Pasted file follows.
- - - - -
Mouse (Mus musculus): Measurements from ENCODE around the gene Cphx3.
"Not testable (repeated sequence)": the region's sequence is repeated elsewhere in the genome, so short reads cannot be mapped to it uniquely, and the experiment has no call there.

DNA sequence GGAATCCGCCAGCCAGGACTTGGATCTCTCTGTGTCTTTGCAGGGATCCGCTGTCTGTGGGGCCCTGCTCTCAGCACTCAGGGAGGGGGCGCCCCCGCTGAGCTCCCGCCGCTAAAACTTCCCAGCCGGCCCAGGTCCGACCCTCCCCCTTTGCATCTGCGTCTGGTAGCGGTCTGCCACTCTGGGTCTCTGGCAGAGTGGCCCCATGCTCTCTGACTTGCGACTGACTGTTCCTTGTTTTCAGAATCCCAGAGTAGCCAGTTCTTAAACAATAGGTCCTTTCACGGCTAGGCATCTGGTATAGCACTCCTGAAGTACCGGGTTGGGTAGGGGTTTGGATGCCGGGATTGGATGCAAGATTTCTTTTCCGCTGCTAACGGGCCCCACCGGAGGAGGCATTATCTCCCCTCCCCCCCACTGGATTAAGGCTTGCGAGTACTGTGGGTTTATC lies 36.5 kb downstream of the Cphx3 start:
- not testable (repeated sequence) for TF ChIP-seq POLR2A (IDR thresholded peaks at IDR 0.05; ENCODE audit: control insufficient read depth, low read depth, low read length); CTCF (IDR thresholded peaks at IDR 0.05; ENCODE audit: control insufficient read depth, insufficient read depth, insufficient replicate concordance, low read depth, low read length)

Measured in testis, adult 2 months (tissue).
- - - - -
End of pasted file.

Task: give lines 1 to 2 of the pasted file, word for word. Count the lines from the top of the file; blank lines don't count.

Mouse (Mus musculus): Measurements from ENCODE around the gene Cphx3.
"Not testable (repeated sequence)": the region's sequence is repeated elsewhere in the genome, so short reads cannot be mapped to it uniquely, and the experiment has no call there.